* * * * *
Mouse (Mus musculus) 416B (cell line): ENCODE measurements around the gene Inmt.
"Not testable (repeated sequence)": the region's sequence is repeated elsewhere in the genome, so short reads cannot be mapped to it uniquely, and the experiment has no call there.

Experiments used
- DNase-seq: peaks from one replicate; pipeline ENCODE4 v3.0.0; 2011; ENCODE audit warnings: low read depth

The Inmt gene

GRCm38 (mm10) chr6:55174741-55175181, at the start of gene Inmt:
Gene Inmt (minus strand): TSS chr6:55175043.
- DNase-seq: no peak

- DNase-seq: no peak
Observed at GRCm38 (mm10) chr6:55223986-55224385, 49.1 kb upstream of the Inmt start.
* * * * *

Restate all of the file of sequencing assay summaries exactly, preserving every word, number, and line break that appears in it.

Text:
Mouse (Mus musculus) 416B (cell line): ENCODE measurements around the gene Inmt.
"Not testable (repeated sequence)": the region's sequence is repeated elsewhere in the genome, so short reads cannot be mapped to it uniquely, and the experiment has no call there.

Experiments used
- DNase-seq: peaks from one replicate; pipeline ENCODE4 v3.0.0; 2011; ENCODE audit warnings: low read depth

The Inmt gene

GRCm38 (mm10) chr6:55174741-55175181, at the start of gene Inmt:
Gene Inmt (minus strand): TSS chr6:55175043.
- DNase-seq: no peak

- DNase-seq: no peak
Observed at GRCm38 (mm10) chr6:55223986-55224385, 49.1 kb upstream of the Inmt start.